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Friday, February 3, 2012

The Fishing Underground

A secret society exists in the fishing community. A group of people so stealthy that most don't even realize they exist. They are back country trout anglers, and the first rule of back country trout anglers is: that there are no back country trout anglers. The only way that you spot these people is the fish slime on their Carhartt's you might notice in line at the local convenience store. Pair this with a fuel purchase and a few tubs of wax worms and you may have spotted a member of the fishing underground. These people don't show their faces at the local bait store in fear they might be asked "where they bitten". Your best chances of spotting a member of the underground is in the arrowhead region of Minnesota, because this is where the back country trout are bountiful. Their prey is of course the most regal of the trout family, the brook trout, but for most underground members the splake or rainbow trout will do in a pinch. Their day of reckoning is January 14th, the Minnesota winter trout opener.

For these anglers 16" fish are respected, 17" fish are coveted, and 19" fish... most people are lying about. In this elite group of anglers 4:30 am is considered an acceptable starting time. If a friend shows up late, you simply leave him behind. Holes are often drilled in a clover leaf formation to allow for viewing of your shallow water prey. When a big fish approaches the "berry pickers" or novice anglers often panic at the sight  and blow their opportunity. The true underground member however keeps a steady hand. Often working his jig with the precision of a puppet master.

Growing up on Minnesota's North Shore, trout opener fell right behind the opener of Wisconsin's Brule River and ahead of Christmas on the priority list. We went to lakes that you'd later lie to your mother about in fear she might name drop at the office water cooler. We went to places that had to be packed down with snowmobile to allow for gear to be hauled in. Places where we'd bring chainsaws to clear trail on the way in to allow travel. I've broke thru thin ice wading in bogs to reach otherwise inaccessible trout water. I've fished trout opener with sinus infections. I was once blindfolded and brought from Two Harbors 45 minutes to "lake x" to chase giant brookies as colorful as a kaleidoscope. If asked to go again I'd leave in a moments notice.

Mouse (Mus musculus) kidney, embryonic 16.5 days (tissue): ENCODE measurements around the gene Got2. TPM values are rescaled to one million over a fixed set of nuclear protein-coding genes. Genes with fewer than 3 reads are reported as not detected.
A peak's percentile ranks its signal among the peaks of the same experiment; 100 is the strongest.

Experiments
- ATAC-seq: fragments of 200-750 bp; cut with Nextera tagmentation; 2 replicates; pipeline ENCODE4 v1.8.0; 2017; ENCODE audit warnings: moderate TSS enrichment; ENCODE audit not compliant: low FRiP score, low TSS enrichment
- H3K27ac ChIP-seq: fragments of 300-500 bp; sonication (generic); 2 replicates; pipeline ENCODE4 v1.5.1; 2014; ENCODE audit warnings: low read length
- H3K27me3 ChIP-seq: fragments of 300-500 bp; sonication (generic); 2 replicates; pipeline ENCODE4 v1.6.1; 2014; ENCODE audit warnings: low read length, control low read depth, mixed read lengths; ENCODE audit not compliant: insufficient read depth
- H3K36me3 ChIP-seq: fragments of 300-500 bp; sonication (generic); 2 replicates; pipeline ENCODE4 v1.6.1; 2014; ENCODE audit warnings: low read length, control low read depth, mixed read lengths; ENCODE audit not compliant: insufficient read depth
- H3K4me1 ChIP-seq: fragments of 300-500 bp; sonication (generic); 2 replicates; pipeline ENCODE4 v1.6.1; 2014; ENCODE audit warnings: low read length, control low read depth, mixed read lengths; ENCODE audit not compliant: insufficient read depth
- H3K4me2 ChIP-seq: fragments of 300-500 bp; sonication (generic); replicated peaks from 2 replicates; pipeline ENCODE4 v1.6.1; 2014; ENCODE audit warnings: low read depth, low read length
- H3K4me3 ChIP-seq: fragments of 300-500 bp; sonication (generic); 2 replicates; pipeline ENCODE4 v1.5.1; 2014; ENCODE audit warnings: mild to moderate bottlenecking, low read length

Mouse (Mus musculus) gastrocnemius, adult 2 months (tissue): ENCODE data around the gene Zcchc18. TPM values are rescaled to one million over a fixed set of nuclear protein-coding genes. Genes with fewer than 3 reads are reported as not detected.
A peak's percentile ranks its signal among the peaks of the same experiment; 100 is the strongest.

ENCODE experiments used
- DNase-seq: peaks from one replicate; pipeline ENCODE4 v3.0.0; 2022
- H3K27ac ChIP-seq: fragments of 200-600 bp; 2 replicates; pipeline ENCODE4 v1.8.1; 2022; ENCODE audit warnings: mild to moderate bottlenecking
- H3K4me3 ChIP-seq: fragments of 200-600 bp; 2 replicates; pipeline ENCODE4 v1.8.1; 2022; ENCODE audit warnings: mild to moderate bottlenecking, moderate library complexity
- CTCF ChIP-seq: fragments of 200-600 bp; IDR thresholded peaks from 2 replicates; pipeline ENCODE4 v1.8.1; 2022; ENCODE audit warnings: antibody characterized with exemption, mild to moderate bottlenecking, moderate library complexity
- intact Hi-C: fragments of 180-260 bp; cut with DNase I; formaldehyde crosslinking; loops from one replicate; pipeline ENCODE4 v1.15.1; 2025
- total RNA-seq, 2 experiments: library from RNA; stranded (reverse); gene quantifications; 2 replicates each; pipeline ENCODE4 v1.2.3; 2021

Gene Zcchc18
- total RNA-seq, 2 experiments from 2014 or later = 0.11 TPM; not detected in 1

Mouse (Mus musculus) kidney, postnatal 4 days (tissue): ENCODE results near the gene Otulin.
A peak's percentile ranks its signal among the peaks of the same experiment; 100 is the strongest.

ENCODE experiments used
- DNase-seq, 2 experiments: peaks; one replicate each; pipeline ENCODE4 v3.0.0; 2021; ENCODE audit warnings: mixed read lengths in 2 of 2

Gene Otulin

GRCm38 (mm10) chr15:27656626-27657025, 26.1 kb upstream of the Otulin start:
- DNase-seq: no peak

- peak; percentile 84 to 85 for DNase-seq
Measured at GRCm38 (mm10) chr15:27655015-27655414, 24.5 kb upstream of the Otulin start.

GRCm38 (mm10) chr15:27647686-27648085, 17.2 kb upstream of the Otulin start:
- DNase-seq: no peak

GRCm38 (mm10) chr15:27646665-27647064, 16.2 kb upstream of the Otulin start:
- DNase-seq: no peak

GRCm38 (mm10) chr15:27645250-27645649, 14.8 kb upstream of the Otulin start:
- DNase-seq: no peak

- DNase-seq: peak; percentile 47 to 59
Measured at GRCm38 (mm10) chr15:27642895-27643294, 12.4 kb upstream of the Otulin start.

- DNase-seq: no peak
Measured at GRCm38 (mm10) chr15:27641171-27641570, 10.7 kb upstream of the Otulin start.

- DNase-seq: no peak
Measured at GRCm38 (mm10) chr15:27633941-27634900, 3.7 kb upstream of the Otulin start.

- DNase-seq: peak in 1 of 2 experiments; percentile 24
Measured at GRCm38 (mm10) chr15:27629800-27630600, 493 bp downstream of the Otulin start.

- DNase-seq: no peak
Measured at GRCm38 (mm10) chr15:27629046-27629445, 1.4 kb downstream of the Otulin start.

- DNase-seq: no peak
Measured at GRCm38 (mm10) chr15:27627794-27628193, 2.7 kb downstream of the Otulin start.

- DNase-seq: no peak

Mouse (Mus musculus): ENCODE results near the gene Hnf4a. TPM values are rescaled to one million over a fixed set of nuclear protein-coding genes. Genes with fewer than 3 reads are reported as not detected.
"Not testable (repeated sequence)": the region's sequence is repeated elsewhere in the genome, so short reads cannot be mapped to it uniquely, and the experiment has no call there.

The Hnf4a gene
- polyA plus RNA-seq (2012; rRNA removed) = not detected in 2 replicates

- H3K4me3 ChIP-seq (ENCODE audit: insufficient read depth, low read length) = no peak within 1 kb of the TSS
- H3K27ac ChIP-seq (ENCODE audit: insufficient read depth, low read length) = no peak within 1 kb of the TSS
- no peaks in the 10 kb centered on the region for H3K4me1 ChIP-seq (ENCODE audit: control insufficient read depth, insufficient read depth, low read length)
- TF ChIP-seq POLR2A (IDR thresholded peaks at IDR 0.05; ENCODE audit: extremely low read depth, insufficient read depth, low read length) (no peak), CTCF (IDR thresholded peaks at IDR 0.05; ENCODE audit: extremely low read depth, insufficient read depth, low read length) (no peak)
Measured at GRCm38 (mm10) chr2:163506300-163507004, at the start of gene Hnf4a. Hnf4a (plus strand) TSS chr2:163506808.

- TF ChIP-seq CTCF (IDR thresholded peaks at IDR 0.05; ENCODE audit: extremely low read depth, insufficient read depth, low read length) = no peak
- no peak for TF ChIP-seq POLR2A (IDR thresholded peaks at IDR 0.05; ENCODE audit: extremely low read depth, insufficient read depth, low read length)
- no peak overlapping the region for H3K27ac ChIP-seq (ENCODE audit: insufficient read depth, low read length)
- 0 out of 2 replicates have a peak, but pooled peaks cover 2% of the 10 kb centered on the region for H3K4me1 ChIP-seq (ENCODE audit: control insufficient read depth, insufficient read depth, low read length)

So why you ask do grown adults go to these measures to catch a fish. Is it the tradition of winter trout opener? Is it the allure of the unknown and what one may catch? Is it the adventure? Or maybe just a great time to get together with friends, talk smart and chase the elusive trout. Should you ever come into contact with a member of the fishing underground be sure to ask. As for me I digress, what fishing underground;)

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